“Listening to the world pass me by” is a line that sums the poem up, it is its big statement. It has a crude moment as some of the collection contains language that is of that nature; used wisely though, not littered all over the pages purely for shock value. “Listening to the whores brawling over one condom” the poet says it how it is. The small element starts straight away “Tea and Toast / On a Sunday Morning”. This poem is an insightful look into the life and surroundings of its creator. Central to the book it prompts you to want more from the poet and to discover what else he has to offer in the way of personal and gritty description.

The title poem ‘Many Renditions of Sadness’ sits towards the exit of the book. Its setting is a familiar one by this point of reading the collection. Many of Fent’s poems originate in daily living in his local area. Here is an exert from the poem:

I stood cold outside your house

 not brave enough to knock.
The hailstones picked apart my

skin, in small revelations.

They caught on the curl of my

fringe, and dropped like a

skydiver, free falling with no


Notice how each line ends before a conclusion creating the need to head to the next to discover what it is the poet wants to reveal to you. It’s conversational. We get a sense of how James feels even though he does not add himself to the description. The hailstones are not his making but the way the ‘skydiver’ free falls with no parachute: could it signpost us to the deeper way in which the writer thinks and feels about his existence.

The book concludes with a poem called ‘Manchester’ which firmly places him in a place. It may seem disappointing to some that the poet reveals this. It is a poem that holds bitterness within its words but it’s also strangely an ode to a kind of reluctant love of the place in which the poet is from. We are left deciding whether he does like Manchester or he doesn’t. But good art always leaves room for interpretation. Fent has a brief comment on an x-lover within the poem, a  theme that he comes back to a few times throughout the collection. However, it doesn’t overpower the book, just enhances its honesty. This collection has that honesty all the way through.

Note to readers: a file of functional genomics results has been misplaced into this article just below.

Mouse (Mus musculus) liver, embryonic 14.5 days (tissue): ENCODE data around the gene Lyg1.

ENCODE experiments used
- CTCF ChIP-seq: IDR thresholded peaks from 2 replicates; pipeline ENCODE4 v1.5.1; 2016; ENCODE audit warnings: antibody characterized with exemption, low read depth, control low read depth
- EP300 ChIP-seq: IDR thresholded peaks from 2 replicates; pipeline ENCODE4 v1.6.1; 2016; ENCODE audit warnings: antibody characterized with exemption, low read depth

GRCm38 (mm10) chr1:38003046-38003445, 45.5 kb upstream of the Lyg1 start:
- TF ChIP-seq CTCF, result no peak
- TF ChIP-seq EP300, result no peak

To purchase and read the whole collection head over to:
Paperback version of Many Renditions of Sadness by James D. Fent

About the reviewer…Patrick Green-Multidisciplinary artists, musician and freelance writer from Manchester.

Patrick Green is a multidisciplinary creative worker. He has created a broadrange of work in the areas of animation, design, illustration, music, painting (with a current focus on automatism and abstract expressionism), video work and visual art. He is passionate about the positive impact that creativity can have on mental health and has facilitated a variety of creative wellbeing sessions in community and hospital settings. Patrick is currently pursuing more engagement with other writers and artists by writing reviews of poetry collections, books (fiction), performances, and independent films.

Click here to find out more about Patrick Green
Music :

Visual art :
Writing blog :


Mental Health and Wellbeing :


Leave a Reply

Fill in your details below or click an icon to log in: Logo

You are commenting using your account. Log Out /  Change )

Twitter picture

You are commenting using your Twitter account. Log Out /  Change )

Facebook photo

You are commenting using your Facebook account. Log Out /  Change )

Connecting to %s

This site uses Akismet to reduce spam. Learn how your comment data is processed.